William Cremer

William Cremer

William Cremer was born in Fareham, Hampshire, on 18th March, 1828. His father, a coach painter, deserted the family when he was a child. His mother, a devout Methodist, sent him to a church school until becoming an apprenticed carpenter at the age of fifteen.

Cremer was an active trade unionist and took part in the campaign for the nine-hour day in 1858. He also helped to establish the International Working Men's Association and the Amalgamated Society of Carpenters and Joiners. A pacifist, Cremer was a leading advocate of settling international disputes by arbitration.

Following the 1867 Reform Act, the working class made up the majority of the electorate. Cremer, a member of the Liberal Party, stood for Warwick in the 1868 General Election. He campaigned for the secret ballot, compulsory education, direct taxation, reform of trade union law, and international boards of arbitration to adjudicate disputes among nations. Cremer was defeated and also failed to be elected in the 1874 General Election.

In 1870 Cremer formed the Workmen's Peace Association. Initially it promoted England's neutrality during the Franco-Prussian War but eventually became the forerunner of the International Arbitration League (IAL).

The passing of the 1884 Reform Act made it easier for trade unionists to be elected to Parliament. The following year Cremer was elected to the working-class seat of Haggerston in London. Cremer used the public platform of the House of Commons to argue for international boards of arbitration to adjudicate disputes among nations. In 1888 he joined with the French politician, Frederick Passy, to form the Interparliamentary Union in Paris. The following year he became editor of the peace journal, The Arbitor.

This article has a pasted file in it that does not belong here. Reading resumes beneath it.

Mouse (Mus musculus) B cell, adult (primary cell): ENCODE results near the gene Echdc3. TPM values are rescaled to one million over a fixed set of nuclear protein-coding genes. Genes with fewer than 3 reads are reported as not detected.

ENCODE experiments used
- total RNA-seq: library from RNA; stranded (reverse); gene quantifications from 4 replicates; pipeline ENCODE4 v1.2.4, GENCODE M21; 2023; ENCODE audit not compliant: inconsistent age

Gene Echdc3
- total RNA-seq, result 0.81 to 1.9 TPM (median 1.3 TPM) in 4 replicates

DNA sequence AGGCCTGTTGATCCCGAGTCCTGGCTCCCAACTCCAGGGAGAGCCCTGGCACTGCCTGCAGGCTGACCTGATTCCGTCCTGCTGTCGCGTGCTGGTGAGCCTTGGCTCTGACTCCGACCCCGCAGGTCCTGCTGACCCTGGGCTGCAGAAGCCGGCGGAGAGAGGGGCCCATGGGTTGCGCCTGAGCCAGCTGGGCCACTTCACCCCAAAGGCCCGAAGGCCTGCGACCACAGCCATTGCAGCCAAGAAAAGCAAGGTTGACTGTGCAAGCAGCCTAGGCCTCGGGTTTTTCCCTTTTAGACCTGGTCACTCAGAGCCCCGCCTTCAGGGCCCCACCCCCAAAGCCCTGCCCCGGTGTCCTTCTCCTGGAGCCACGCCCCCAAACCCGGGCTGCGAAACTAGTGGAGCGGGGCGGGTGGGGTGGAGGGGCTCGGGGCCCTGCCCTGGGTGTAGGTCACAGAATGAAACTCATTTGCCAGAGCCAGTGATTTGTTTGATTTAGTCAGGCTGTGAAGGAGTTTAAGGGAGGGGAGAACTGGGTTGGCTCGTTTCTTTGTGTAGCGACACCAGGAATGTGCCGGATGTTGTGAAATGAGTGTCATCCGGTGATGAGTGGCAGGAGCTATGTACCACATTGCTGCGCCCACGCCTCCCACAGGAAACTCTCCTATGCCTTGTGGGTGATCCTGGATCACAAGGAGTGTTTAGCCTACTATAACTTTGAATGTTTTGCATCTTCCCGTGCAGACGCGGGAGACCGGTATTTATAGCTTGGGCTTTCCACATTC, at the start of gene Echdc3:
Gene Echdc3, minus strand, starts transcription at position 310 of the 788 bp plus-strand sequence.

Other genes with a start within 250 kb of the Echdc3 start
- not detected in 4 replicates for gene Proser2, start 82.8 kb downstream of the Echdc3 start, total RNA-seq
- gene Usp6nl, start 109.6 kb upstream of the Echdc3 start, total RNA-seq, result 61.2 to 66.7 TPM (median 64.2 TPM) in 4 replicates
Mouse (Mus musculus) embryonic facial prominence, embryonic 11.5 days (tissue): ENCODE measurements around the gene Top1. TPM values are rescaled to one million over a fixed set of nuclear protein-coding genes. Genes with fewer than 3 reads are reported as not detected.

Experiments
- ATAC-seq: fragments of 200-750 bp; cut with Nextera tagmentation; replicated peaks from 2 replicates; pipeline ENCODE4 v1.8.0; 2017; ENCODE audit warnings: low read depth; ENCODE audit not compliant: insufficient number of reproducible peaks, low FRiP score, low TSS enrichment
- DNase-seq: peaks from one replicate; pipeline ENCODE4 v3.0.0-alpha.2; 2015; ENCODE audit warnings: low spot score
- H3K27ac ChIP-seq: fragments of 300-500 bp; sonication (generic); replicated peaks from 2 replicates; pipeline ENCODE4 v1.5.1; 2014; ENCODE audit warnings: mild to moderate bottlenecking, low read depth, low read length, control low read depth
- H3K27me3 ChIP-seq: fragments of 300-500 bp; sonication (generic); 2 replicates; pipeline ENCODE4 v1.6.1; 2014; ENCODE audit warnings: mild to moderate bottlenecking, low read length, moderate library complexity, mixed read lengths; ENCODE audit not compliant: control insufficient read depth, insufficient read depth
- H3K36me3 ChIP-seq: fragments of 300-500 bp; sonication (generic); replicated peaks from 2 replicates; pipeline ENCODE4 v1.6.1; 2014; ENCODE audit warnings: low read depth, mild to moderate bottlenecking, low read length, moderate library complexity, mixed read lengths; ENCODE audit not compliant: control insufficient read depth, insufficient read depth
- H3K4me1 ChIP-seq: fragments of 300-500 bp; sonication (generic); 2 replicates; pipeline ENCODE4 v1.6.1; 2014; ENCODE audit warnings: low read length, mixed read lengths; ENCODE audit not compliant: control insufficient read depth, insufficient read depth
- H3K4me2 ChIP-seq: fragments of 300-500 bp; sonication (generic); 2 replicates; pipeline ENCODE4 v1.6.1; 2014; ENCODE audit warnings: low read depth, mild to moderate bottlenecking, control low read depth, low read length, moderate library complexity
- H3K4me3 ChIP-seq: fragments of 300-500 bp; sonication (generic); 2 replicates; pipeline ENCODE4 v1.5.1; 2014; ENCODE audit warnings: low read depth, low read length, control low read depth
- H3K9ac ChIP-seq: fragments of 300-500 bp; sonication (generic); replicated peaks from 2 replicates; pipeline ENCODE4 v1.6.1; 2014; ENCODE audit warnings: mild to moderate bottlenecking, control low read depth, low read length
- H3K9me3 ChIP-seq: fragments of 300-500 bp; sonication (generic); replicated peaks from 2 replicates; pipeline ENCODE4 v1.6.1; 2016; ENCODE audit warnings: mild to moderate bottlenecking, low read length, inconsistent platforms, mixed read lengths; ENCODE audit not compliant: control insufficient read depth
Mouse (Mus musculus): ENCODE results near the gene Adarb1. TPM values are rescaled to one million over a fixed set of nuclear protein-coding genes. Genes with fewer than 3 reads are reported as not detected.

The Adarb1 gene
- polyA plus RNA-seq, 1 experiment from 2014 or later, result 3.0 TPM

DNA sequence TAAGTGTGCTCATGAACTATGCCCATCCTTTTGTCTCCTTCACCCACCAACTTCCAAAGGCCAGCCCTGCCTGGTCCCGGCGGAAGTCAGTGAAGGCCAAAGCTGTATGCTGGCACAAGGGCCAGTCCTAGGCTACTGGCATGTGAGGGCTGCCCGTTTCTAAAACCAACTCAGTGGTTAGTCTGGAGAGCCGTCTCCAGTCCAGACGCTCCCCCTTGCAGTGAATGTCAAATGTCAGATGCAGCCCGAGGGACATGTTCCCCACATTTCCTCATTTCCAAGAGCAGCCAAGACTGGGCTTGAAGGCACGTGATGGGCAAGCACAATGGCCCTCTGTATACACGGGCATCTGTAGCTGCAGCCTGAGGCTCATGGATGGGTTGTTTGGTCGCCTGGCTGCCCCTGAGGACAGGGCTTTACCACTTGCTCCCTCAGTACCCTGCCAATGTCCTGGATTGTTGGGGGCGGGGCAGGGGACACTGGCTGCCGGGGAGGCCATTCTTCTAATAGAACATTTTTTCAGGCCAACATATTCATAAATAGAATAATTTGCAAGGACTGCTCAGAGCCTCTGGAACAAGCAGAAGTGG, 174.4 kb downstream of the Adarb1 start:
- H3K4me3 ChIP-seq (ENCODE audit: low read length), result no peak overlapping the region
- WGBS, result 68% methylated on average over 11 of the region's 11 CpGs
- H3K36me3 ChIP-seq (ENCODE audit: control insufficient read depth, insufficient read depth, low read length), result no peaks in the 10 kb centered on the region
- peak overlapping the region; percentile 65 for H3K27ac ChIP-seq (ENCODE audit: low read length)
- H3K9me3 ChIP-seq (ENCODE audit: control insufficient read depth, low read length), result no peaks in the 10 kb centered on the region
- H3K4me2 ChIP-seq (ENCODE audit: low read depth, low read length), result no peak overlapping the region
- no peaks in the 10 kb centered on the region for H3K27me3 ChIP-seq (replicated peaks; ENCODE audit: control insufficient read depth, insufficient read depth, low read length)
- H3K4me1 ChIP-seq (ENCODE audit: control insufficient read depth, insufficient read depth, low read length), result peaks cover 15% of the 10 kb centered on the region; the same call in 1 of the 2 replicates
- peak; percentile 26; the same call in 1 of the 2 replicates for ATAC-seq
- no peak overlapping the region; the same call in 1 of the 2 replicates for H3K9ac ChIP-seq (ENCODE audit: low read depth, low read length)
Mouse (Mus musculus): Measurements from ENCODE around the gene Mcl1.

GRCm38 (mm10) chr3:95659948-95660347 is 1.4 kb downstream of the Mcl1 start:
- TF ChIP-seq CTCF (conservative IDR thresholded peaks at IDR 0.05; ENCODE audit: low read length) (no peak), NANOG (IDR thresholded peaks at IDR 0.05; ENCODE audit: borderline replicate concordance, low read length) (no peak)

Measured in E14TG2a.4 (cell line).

Cremer was defeated in the 1895 General Election. but won his seat back five years later. Cremer's work for international peace resulted in him winning the Nobel Peace Prize in 1903. He immediately gave £7,000 of the £8,000 prize to the International Arbitration League. Cremer, who was secretary of the IAL, later gave an additional £1,000 to the organization.

In the House of Commons Cremer, now a member of the Labour Party, campaigned for the rights of working class men but was strongly opposed to women's suffrage and was involved in the forming of the Adult Suffrage Society. This brought him into conflict with his party leader, Keir Hardie, a passionate supporter of women's rights.

William Cremer died of pneumonia on 22nd July, 1908.

Primary Sources

(1) Report in Hansard on the speech made by William Cremer in the House of Commons on women's suffrage (25th April, 1906)

He had always contended that if we opened the door and enfranchised ever so small a number of females, they could not possibly close it, and that it ultimately meant adult suffrage. The government of the country would therefore be handed over to a majority who would not be men, but women. Women are creatures of impulse and emotion and did not decide questions on the ground of reason as men did.

He was sometimes described as a woman-hater, but he had had two wives, and he thought that was the best answer he could give to those who called him a woman-hater. He was too fond of them to drag them into the political arena and to ask them to undertake responsibilities, duties and obligations which they did not understand and did not care for.

What did one find when one got into the company of women and talked politics? They were soon asked to stop talking silly politics, and yet that was the type of people to whom we were invited to hand over the destinies of the country.

It was not only because he thought that women were unfitted by their physical nature to exercise political power, but because he believed that the majority of them did not want it and would vote against it, that he asked the House to pause before they took the step suggested by the honorable member for Merthyr Tydfil (Keir Hardie). He believed that if women were enfranchised the end would be disastrous to all political parties. He therefore asked the House to pause before it took a step from which it could never retreat.